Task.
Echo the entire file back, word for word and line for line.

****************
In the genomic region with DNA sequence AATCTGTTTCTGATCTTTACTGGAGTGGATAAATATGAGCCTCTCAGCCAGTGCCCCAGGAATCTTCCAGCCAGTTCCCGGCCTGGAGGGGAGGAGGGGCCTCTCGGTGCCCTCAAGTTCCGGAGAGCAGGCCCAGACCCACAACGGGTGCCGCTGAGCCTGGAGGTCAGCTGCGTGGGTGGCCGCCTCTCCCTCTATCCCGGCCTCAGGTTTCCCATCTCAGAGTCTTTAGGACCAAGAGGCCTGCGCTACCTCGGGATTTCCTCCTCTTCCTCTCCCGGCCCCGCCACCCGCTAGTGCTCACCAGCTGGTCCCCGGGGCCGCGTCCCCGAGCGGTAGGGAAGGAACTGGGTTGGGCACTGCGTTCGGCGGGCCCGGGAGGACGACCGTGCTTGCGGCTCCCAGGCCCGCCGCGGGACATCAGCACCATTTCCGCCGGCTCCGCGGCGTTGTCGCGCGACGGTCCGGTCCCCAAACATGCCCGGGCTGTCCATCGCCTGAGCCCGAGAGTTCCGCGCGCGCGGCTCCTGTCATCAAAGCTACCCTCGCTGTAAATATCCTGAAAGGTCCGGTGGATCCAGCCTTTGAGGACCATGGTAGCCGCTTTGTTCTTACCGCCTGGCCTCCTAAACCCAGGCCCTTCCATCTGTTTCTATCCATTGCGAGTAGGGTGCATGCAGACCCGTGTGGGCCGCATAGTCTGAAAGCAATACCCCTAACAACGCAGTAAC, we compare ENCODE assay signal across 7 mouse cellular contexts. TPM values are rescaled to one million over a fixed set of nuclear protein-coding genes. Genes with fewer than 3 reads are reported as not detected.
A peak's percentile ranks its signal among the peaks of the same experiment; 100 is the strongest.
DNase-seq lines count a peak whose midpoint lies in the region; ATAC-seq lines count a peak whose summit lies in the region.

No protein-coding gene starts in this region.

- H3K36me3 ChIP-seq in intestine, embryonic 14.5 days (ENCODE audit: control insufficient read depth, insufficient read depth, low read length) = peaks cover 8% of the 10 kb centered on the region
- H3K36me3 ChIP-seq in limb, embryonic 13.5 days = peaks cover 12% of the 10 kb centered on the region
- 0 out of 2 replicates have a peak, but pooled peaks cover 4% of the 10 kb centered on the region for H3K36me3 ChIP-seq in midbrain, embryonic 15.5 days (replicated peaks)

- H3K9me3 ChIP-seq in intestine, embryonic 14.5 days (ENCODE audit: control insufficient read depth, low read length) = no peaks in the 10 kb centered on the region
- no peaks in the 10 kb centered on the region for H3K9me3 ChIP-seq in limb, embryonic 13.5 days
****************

In the genomic region with DNA sequence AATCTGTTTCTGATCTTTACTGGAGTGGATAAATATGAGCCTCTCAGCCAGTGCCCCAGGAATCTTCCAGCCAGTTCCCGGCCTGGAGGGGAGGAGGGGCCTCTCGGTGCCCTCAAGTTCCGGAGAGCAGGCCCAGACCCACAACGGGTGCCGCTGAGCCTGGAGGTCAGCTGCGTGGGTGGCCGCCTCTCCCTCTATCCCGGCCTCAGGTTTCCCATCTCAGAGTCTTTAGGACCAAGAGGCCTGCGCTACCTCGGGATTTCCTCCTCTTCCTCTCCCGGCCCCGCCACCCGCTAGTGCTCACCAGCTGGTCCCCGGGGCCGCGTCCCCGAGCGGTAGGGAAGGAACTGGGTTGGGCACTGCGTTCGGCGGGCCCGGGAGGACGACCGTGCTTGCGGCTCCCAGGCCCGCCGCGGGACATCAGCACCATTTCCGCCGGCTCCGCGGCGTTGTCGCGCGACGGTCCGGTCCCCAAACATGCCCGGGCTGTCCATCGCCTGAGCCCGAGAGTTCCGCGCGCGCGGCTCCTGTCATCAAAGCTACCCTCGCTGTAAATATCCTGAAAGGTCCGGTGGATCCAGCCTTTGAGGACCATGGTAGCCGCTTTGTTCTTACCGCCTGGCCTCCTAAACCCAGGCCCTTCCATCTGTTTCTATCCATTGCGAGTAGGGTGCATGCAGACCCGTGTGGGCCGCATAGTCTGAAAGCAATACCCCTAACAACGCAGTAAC, we compare ENCODE assay signal across 7 mouse cellular contexts. TPM values are rescaled to one million over a fixed set of nuclear protein-coding genes. Genes with fewer than 3 reads are reported as not detected.
A peak's percentile ranks its signal among the peaks of the same experiment; 100 is the strongest.
DNase-seq lines count a peak whose midpoint lies in the region; ATAC-seq lines count a peak whose summit lies in the region.

No protein-coding gene starts in this region.

- H3K36me3 ChIP-seq in intestine, embryonic 14.5 days (ENCODE audit: control insufficient read depth, insufficient read depth, low read length) = peaks cover 8% of the 10 kb centered on the region
- H3K36me3 ChIP-seq in limb, embryonic 13.5 days = peaks cover 12% of the 10 kb centered on the region
- 0 out of 2 replicates have a peak, but pooled peaks cover 4% of the 10 kb centered on the region for H3K36me3 ChIP-seq in midbrain, embryonic 15.5 days (replicated peaks)

- H3K9me3 ChIP-seq in intestine, embryonic 14.5 days (ENCODE audit: control insufficient read depth, low read length) = no peaks in the 10 kb centered on the region
- no peaks in the 10 kb centered on the region for H3K9me3 ChIP-seq in limb, embryonic 13.5 days